But, this is the easy way out. It is a traditional Christian response to play the victim. "Oh, poor us. Society is giving us a bad rap. No one loves us. What are we to do? Boo hoo." I've got three letters for you: D.U.H. 1 John 3:13 tells us to not be surprised if the world hates us. So why do we always act so surprised?
I want to suggest to you a different reaction to reviews like this: Joy. "Joy" you say? Yes. Let's step back and take a look what we have here. An independent Christian film with a decent budget and half-way decent actors, gets released on the big screen and finishes in the Top 10 in it's opening weekend. This is awesome! Don't forget that a strong negative reaction can be just as big a sign that we are doing something right as a big positive reaction. They didn't crucify Jesus for doing and saying what made sense to everyone. So we can't expect films like The Passion or End of the Spear to make sense to everyone either. Enemies of the cross will hate it. Satan doesn't like it when we start to encroach on his turf. It's one thing when obnoxious little Christian films are released straight to video to be shown only in churches during a New Year's eve service. But its a whole different ball of wax when the Message starts to go mainstream.
In Matthew 21:23-27 we have a great story of a confrontation between Jesus and the religious leaders of the day. Jesus is walking around the temple, acting like he owns the place. The "elders" are rather annoyed, to say the least. Their question to Jesus was: "By what authority are You doing these things, and who gave You this authority?" Do you notice a parallel between the their line of questioning and the reviews listed above? Yes! Both of them basically say, "Just who do you think you are? What gives you the right to tell other people that you have the WAY?" I love it. It means we are on the right track.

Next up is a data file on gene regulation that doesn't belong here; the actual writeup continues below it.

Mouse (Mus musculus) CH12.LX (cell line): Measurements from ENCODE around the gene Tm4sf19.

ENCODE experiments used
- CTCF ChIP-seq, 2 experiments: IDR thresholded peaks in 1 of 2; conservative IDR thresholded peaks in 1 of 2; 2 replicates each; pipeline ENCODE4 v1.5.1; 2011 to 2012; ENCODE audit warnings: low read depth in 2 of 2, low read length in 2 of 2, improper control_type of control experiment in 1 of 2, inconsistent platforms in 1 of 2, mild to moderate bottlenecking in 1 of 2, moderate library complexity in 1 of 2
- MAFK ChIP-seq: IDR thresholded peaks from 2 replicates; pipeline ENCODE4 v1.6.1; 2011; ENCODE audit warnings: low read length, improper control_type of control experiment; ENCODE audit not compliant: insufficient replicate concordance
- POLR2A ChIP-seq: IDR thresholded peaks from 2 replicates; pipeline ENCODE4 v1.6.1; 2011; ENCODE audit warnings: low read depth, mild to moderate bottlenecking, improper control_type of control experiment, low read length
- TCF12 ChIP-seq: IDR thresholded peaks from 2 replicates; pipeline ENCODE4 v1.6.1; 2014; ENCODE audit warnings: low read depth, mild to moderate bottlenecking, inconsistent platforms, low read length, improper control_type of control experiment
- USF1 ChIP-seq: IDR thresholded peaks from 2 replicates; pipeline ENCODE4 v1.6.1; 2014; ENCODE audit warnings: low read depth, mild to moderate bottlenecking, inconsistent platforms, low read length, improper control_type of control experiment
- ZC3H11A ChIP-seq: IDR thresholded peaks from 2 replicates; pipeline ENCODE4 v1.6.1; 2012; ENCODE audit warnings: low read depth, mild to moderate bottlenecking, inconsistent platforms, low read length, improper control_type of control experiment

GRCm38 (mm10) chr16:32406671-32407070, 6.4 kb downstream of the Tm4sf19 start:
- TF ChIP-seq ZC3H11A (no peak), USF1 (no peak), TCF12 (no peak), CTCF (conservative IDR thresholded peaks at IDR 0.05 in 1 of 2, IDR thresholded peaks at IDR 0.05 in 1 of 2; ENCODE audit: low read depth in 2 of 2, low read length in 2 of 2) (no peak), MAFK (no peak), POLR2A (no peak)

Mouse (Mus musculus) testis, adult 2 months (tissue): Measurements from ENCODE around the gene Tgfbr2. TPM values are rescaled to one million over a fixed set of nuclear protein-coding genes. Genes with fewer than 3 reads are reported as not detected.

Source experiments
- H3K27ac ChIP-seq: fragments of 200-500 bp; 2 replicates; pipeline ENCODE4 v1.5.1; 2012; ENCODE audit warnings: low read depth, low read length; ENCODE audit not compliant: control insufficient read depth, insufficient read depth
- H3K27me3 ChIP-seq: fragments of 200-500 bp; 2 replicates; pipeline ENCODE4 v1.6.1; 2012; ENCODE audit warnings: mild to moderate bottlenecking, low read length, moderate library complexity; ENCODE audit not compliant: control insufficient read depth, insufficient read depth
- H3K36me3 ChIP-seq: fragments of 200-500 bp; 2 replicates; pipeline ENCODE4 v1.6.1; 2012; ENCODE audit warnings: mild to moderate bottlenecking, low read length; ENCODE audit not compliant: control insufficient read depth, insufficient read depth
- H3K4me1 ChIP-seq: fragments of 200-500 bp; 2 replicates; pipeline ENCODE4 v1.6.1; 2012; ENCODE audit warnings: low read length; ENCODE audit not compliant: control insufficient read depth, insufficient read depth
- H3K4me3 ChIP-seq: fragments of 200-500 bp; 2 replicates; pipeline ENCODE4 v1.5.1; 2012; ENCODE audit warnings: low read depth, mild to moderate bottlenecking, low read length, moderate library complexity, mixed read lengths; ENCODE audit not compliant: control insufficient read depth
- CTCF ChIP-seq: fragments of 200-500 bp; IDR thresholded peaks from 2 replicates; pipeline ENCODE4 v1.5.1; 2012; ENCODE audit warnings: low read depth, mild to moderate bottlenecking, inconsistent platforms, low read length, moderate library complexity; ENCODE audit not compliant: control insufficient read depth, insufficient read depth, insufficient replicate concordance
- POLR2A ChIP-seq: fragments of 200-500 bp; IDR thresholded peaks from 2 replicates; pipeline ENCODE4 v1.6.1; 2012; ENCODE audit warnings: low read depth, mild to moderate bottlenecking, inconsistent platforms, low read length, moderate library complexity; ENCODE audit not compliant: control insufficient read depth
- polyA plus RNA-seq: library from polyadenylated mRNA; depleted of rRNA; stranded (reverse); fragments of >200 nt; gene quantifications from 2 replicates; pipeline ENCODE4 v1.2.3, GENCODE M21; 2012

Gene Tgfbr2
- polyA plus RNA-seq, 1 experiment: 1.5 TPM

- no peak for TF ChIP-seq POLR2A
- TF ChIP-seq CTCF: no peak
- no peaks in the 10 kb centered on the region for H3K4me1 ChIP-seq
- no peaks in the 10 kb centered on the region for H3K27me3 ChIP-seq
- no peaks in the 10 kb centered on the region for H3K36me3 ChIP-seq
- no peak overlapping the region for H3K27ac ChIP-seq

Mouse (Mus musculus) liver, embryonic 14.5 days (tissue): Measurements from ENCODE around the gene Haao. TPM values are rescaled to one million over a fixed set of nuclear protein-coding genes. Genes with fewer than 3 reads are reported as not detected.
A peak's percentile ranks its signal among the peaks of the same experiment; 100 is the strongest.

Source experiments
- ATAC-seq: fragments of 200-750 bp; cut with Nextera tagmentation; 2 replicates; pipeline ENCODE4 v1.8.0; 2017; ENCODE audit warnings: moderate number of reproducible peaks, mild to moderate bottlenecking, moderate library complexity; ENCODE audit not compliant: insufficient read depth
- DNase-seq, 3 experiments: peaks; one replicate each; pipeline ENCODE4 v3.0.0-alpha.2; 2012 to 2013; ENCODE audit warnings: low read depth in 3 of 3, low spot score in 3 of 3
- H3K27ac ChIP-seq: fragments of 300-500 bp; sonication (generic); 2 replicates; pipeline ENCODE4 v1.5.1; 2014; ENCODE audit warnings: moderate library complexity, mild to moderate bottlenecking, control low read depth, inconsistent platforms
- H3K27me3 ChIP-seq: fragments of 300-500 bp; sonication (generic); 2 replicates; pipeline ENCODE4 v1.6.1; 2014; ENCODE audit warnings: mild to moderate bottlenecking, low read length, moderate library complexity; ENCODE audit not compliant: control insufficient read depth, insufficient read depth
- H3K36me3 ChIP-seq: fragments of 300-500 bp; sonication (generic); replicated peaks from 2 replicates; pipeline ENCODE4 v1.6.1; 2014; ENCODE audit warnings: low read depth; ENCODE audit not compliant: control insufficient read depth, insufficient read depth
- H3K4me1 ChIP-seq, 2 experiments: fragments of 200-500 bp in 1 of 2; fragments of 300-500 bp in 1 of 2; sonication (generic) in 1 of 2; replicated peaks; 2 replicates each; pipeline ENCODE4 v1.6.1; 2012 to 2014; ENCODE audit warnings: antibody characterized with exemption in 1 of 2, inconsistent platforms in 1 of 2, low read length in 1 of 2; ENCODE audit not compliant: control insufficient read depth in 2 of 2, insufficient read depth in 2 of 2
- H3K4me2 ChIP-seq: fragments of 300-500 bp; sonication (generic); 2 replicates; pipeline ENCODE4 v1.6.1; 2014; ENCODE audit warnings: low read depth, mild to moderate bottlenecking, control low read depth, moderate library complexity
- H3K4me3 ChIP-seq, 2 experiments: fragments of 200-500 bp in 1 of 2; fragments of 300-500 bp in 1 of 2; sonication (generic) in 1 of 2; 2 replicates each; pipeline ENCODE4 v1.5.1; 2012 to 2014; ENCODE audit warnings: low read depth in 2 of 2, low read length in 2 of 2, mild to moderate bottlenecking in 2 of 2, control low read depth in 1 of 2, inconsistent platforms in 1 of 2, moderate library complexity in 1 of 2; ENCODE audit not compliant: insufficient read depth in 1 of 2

Most Christians bemoan the fact that we are no longer a "Christian" nation (if we ever were one to begin with). I don't. The divorce of the church and politics allows us to focus once again on what it truly means to be the church. We can spend less time trying to force Christian-like behavior via the law, and more time telling the stories of Jesus Christ, the stories by which the Holy Spirit will draw people to Himself and change their heart. Which of course leads to a true change in behavior.
So, if you've stuck with me so far, what is the point of this entire rant? In the words of N.T. Wright's commentary on the Matthew passage: "What we should also be asking is this. What should Jesus' followers be doing today that would challenge the powers of the present world with the news that he is indeed its rightful Lord? What should we be doing that would make people ask, 'By what right are you doing that?'"
Sounds like we are already starting to do that. But we are just barely scratching the surface. Take some time to ponder those questions, as it relates to both yourself and [your] church.